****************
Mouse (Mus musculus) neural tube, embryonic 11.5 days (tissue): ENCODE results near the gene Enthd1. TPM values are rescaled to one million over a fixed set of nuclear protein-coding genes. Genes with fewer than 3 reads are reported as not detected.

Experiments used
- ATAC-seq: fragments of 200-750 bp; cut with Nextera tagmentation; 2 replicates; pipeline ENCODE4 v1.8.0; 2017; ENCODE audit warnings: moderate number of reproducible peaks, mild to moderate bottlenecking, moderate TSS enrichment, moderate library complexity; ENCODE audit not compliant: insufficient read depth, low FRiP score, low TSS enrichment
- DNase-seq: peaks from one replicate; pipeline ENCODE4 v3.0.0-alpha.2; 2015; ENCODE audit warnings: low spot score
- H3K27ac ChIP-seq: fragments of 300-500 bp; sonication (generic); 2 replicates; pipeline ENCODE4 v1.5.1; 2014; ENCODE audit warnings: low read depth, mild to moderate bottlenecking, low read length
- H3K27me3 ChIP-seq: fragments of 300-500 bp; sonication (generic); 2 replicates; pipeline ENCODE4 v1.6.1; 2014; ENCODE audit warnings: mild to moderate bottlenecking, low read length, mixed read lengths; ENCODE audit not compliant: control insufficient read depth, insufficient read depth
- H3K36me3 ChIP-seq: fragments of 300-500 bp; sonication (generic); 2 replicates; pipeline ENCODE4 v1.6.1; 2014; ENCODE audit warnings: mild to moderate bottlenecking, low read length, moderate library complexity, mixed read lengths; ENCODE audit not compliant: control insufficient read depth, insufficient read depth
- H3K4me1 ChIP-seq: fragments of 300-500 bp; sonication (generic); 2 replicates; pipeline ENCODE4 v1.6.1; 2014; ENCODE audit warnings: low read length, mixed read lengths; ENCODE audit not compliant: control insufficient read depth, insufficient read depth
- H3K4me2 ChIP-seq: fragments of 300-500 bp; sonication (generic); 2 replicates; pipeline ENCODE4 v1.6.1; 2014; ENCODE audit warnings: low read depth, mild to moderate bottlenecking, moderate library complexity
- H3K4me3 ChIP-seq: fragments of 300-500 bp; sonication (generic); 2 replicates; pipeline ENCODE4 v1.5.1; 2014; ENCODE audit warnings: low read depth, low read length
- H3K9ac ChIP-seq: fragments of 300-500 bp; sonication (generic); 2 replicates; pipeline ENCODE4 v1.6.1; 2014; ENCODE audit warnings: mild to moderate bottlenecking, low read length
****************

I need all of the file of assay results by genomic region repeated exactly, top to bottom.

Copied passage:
Mouse (Mus musculus) neural tube, embryonic 11.5 days (tissue): ENCODE results near the gene Enthd1. TPM values are rescaled to one million over a fixed set of nuclear protein-coding genes. Genes with fewer than 3 reads are reported as not detected.

Experiments used
- ATAC-seq: fragments of 200-750 bp; cut with Nextera tagmentation; 2 replicates; pipeline ENCODE4 v1.8.0; 2017; ENCODE audit warnings: moderate number of reproducible peaks, mild to moderate bottlenecking, moderate TSS enrichment, moderate library complexity; ENCODE audit not compliant: insufficient read depth, low FRiP score, low TSS enrichment
- DNase-seq: peaks from one replicate; pipeline ENCODE4 v3.0.0-alpha.2; 2015; ENCODE audit warnings: low spot score
- H3K27ac ChIP-seq: fragments of 300-500 bp; sonication (generic); 2 replicates; pipeline ENCODE4 v1.5.1; 2014; ENCODE audit warnings: low read depth, mild to moderate bottlenecking, low read length
- H3K27me3 ChIP-seq: fragments of 300-500 bp; sonication (generic); 2 replicates; pipeline ENCODE4 v1.6.1; 2014; ENCODE audit warnings: mild to moderate bottlenecking, low read length, mixed read lengths; ENCODE audit not compliant: control insufficient read depth, insufficient read depth
- H3K36me3 ChIP-seq: fragments of 300-500 bp; sonication (generic); 2 replicates; pipeline ENCODE4 v1.6.1; 2014; ENCODE audit warnings: mild to moderate bottlenecking, low read length, moderate library complexity, mixed read lengths; ENCODE audit not compliant: control insufficient read depth, insufficient read depth
- H3K4me1 ChIP-seq: fragments of 300-500 bp; sonication (generic); 2 replicates; pipeline ENCODE4 v1.6.1; 2014; ENCODE audit warnings: low read length, mixed read lengths; ENCODE audit not compliant: control insufficient read depth, insufficient read depth
- H3K4me2 ChIP-seq: fragments of 300-500 bp; sonication (generic); 2 replicates; pipeline ENCODE4 v1.6.1; 2014; ENCODE audit warnings: low read depth, mild to moderate bottlenecking, moderate library complexity
- H3K4me3 ChIP-seq: fragments of 300-500 bp; sonication (generic); 2 replicates; pipeline ENCODE4 v1.5.1; 2014; ENCODE audit warnings: low read depth, low read length
- H3K9ac ChIP-seq: fragments of 300-500 bp; sonication (generic); 2 replicates; pipeline ENCODE4 v1.6.1; 2014; ENCODE audit warnings: mild to moderate bottlenecking, low read length